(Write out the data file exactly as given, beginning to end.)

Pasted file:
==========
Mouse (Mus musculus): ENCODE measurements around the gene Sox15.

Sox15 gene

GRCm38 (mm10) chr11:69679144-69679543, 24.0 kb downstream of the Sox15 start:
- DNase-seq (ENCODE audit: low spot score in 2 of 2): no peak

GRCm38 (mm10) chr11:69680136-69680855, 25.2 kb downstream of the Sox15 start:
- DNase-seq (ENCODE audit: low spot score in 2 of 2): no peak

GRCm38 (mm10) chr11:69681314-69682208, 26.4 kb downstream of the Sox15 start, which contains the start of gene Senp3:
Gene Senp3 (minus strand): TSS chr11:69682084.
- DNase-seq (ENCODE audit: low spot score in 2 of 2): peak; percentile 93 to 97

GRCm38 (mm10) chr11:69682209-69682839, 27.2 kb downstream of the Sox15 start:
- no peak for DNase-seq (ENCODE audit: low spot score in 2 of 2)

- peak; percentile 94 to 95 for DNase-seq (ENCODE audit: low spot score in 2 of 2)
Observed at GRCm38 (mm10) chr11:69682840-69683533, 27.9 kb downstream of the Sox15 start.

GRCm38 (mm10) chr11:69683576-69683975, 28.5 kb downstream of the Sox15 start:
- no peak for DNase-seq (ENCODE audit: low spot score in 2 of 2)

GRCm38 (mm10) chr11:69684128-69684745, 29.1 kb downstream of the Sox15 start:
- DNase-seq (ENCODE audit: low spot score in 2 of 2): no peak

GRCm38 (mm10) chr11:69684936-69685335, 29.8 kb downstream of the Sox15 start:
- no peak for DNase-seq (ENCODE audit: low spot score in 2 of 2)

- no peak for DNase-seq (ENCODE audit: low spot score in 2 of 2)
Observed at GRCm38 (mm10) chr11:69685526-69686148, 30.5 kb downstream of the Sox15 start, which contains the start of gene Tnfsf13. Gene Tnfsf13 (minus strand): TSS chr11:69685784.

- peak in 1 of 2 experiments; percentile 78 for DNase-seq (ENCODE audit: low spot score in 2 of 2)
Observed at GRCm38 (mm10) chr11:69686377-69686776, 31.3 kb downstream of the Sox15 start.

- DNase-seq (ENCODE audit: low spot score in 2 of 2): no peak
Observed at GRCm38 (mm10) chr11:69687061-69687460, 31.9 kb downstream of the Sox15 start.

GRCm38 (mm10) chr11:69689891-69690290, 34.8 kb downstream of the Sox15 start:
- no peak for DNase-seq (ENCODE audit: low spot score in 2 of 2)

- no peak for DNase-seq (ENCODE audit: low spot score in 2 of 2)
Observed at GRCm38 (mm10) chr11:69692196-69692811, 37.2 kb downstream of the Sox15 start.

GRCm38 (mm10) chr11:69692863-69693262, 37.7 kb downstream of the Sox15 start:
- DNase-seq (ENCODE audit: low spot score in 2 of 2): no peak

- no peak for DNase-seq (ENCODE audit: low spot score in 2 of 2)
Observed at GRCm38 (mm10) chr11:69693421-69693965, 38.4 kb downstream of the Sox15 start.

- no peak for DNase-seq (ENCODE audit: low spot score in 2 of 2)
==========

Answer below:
Mouse (Mus musculus): ENCODE measurements around the gene Sox15.

Sox15 gene

GRCm38 (mm10) chr11:69679144-69679543, 24.0 kb downstream of the Sox15 start:
- DNase-seq (ENCODE audit: low spot score in 2 of 2): no peak

GRCm38 (mm10) chr11:69680136-69680855, 25.2 kb downstream of the Sox15 start:
- DNase-seq (ENCODE audit: low spot score in 2 of 2): no peak

GRCm38 (mm10) chr11:69681314-69682208, 26.4 kb downstream of the Sox15 start, which contains the start of gene Senp3:
Gene Senp3 (minus strand): TSS chr11:69682084.
- DNase-seq (ENCODE audit: low spot score in 2 of 2): peak; percentile 93 to 97

GRCm38 (mm10) chr11:69682209-69682839, 27.2 kb downstream of the Sox15 start:
- no peak for DNase-seq (ENCODE audit: low spot score in 2 of 2)

- peak; percentile 94 to 95 for DNase-seq (ENCODE audit: low spot score in 2 of 2)
Observed at GRCm38 (mm10) chr11:69682840-69683533, 27.9 kb downstream of the Sox15 start.

GRCm38 (mm10) chr11:69683576-69683975, 28.5 kb downstream of the Sox15 start:
- no peak for DNase-seq (ENCODE audit: low spot score in 2 of 2)

GRCm38 (mm10) chr11:69684128-69684745, 29.1 kb downstream of the Sox15 start:
- DNase-seq (ENCODE audit: low spot score in 2 of 2): no peak

GRCm38 (mm10) chr11:69684936-69685335, 29.8 kb downstream of the Sox15 start:
- no peak for DNase-seq (ENCODE audit: low spot score in 2 of 2)

- no peak for DNase-seq (ENCODE audit: low spot score in 2 of 2)
Observed at GRCm38 (mm10) chr11:69685526-69686148, 30.5 kb downstream of the Sox15 start, which contains the start of gene Tnfsf13. Gene Tnfsf13 (minus strand): TSS chr11:69685784.

- peak in 1 of 2 experiments; percentile 78 for DNase-seq (ENCODE audit: low spot score in 2 of 2)
Observed at GRCm38 (mm10) chr11:69686377-69686776, 31.3 kb downstream of the Sox15 start.

- DNase-seq (ENCODE audit: low spot score in 2 of 2): no peak
Observed at GRCm38 (mm10) chr11:69687061-69687460, 31.9 kb downstream of the Sox15 start.

GRCm38 (mm10) chr11:69689891-69690290, 34.8 kb downstream of the Sox15 start:
- no peak for DNase-seq (ENCODE audit: low spot score in 2 of 2)

- no peak for DNase-seq (ENCODE audit: low spot score in 2 of 2)
Observed at GRCm38 (mm10) chr11:69692196-69692811, 37.2 kb downstream of the Sox15 start.

GRCm38 (mm10) chr11:69692863-69693262, 37.7 kb downstream of the Sox15 start:
- DNase-seq (ENCODE audit: low spot score in 2 of 2): no peak

- no peak for DNase-seq (ENCODE audit: low spot score in 2 of 2)
Observed at GRCm38 (mm10) chr11:69693421-69693965, 38.4 kb downstream of the Sox15 start.

- no peak for DNase-seq (ENCODE audit: low spot score in 2 of 2)